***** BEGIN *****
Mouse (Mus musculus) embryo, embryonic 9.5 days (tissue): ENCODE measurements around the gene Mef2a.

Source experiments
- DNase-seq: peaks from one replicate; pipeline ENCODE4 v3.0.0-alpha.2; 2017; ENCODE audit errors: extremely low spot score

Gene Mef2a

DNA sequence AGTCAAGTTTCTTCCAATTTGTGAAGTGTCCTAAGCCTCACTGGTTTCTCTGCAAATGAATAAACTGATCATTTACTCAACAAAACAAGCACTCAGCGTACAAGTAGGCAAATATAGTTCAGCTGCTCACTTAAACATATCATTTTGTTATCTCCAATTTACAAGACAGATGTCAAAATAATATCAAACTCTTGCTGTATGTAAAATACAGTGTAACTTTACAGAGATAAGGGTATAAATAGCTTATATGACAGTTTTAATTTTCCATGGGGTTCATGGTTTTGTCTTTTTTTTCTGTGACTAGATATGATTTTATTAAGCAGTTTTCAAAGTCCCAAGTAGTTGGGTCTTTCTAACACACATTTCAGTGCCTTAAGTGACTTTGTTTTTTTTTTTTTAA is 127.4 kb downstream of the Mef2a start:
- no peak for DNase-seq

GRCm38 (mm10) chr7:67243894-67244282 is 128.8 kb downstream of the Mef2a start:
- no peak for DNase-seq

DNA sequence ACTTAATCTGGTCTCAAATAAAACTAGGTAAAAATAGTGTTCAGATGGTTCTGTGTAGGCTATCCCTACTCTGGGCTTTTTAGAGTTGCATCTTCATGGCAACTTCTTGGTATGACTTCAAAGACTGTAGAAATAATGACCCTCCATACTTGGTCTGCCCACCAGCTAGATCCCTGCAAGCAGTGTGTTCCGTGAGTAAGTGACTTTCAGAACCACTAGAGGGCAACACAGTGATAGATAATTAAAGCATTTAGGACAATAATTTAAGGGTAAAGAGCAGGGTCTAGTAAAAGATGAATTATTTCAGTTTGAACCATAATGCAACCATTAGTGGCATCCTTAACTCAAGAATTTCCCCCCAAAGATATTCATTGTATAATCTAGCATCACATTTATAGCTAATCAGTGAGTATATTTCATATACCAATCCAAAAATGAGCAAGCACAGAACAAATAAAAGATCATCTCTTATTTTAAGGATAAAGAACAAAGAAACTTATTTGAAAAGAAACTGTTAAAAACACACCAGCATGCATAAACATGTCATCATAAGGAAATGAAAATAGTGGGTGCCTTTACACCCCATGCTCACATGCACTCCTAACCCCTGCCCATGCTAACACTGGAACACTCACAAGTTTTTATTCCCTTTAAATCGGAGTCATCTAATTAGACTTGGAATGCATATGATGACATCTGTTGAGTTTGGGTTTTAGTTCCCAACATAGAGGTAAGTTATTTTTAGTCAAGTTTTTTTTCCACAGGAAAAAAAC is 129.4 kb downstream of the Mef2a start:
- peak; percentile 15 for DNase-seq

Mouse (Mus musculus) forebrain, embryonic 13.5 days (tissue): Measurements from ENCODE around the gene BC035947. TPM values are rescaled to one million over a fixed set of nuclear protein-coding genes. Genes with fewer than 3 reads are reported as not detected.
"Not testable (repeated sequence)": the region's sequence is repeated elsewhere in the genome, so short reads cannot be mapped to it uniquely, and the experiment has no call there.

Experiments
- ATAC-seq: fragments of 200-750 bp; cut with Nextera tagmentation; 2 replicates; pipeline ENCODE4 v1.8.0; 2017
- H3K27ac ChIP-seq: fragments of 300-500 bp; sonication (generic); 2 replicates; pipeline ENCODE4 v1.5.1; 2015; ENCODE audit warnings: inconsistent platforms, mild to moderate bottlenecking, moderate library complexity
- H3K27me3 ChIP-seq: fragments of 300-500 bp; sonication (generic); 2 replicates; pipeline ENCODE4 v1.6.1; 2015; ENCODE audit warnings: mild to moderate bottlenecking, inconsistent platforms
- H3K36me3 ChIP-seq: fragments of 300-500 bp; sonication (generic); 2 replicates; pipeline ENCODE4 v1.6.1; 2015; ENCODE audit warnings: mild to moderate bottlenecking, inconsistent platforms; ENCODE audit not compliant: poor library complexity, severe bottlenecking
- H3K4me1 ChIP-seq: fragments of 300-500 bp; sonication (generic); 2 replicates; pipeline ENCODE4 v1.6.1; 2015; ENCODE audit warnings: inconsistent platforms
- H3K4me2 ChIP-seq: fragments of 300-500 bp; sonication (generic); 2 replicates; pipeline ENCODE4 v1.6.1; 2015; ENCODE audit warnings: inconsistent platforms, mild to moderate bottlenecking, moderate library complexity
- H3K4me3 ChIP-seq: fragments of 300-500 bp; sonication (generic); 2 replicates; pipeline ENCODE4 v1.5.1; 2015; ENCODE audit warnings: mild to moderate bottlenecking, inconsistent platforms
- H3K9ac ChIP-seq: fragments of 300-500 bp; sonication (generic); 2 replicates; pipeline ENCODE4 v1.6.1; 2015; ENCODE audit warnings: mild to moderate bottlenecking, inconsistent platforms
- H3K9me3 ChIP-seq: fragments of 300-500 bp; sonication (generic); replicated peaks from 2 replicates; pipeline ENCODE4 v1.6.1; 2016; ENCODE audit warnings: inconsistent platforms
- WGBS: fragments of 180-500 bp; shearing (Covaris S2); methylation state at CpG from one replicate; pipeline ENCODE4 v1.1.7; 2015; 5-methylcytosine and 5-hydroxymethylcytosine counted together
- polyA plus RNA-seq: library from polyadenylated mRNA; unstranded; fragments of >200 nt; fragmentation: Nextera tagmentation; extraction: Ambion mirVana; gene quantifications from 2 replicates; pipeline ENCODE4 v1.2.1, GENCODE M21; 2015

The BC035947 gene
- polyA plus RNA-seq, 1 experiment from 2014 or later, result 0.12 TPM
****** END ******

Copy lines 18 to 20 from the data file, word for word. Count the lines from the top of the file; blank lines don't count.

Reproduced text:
- H3K4me1 ChIP-seq: fragments of 300-500 bp; sonication (generic); 2 replicates; pipeline ENCODE4 v1.6.1; 2015; ENCODE audit warnings: inconsistent platforms
- H3K4me2 ChIP-seq: fragments of 300-500 bp; sonication (generic); 2 replicates; pipeline ENCODE4 v1.6.1; 2015; ENCODE audit warnings: inconsistent platforms, mild to moderate bottlenecking, moderate library complexity
- H3K4me3 ChIP-seq: fragments of 300-500 bp; sonication (generic); 2 replicates; pipeline ENCODE4 v1.5.1; 2015; ENCODE audit warnings: mild to moderate bottlenecking, inconsistent platforms